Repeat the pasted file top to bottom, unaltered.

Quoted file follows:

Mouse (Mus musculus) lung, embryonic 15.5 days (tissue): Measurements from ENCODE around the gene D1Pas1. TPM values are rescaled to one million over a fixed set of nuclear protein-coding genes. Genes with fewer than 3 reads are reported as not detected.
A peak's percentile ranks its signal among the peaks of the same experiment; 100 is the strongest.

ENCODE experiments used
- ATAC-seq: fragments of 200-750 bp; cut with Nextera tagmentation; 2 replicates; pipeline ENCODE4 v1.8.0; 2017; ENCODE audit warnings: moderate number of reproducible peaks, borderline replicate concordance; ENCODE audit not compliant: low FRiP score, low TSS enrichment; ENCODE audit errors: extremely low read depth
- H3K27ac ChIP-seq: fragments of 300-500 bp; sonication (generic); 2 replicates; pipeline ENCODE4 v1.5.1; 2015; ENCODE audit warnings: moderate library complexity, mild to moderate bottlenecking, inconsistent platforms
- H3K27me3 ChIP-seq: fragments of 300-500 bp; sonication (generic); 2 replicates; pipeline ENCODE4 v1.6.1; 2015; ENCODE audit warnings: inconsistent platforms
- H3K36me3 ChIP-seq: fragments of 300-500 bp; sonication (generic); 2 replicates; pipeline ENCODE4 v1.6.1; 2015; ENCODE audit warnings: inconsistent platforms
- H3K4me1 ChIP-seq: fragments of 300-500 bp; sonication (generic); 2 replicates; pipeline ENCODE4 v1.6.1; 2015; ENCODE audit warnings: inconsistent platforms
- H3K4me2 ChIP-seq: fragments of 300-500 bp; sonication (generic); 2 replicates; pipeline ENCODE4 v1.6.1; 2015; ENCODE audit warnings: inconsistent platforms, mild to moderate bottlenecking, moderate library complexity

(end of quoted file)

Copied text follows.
Mouse (Mus musculus) lung, embryonic 15.5 days (tissue): Measurements from ENCODE around the gene D1Pas1. TPM values are rescaled to one million over a fixed set of nuclear protein-coding genes. Genes with fewer than 3 reads are reported as not detected.
A peak's percentile ranks its signal among the peaks of the same experiment; 100 is the strongest.

ENCODE experiments used
- ATAC-seq: fragments of 200-750 bp; cut with Nextera tagmentation; 2 replicates; pipeline ENCODE4 v1.8.0; 2017; ENCODE audit warnings: moderate number of reproducible peaks, borderline replicate concordance; ENCODE audit not compliant: low FRiP score, low TSS enrichment; ENCODE audit errors: extremely low read depth
- H3K27ac ChIP-seq: fragments of 300-500 bp; sonication (generic); 2 replicates; pipeline ENCODE4 v1.5.1; 2015; ENCODE audit warnings: moderate library complexity, mild to moderate bottlenecking, inconsistent platforms
- H3K27me3 ChIP-seq: fragments of 300-500 bp; sonication (generic); 2 replicates; pipeline ENCODE4 v1.6.1; 2015; ENCODE audit warnings: inconsistent platforms
- H3K36me3 ChIP-seq: fragments of 300-500 bp; sonication (generic); 2 replicates; pipeline ENCODE4 v1.6.1; 2015; ENCODE audit warnings: inconsistent platforms
- H3K4me1 ChIP-seq: fragments of 300-500 bp; sonication (generic); 2 replicates; pipeline ENCODE4 v1.6.1; 2015; ENCODE audit warnings: inconsistent platforms
- H3K4me2 ChIP-seq: fragments of 300-500 bp; sonication (generic); 2 replicates; pipeline ENCODE4 v1.6.1; 2015; ENCODE audit warnings: inconsistent platforms, mild to moderate bottlenecking, moderate library complexity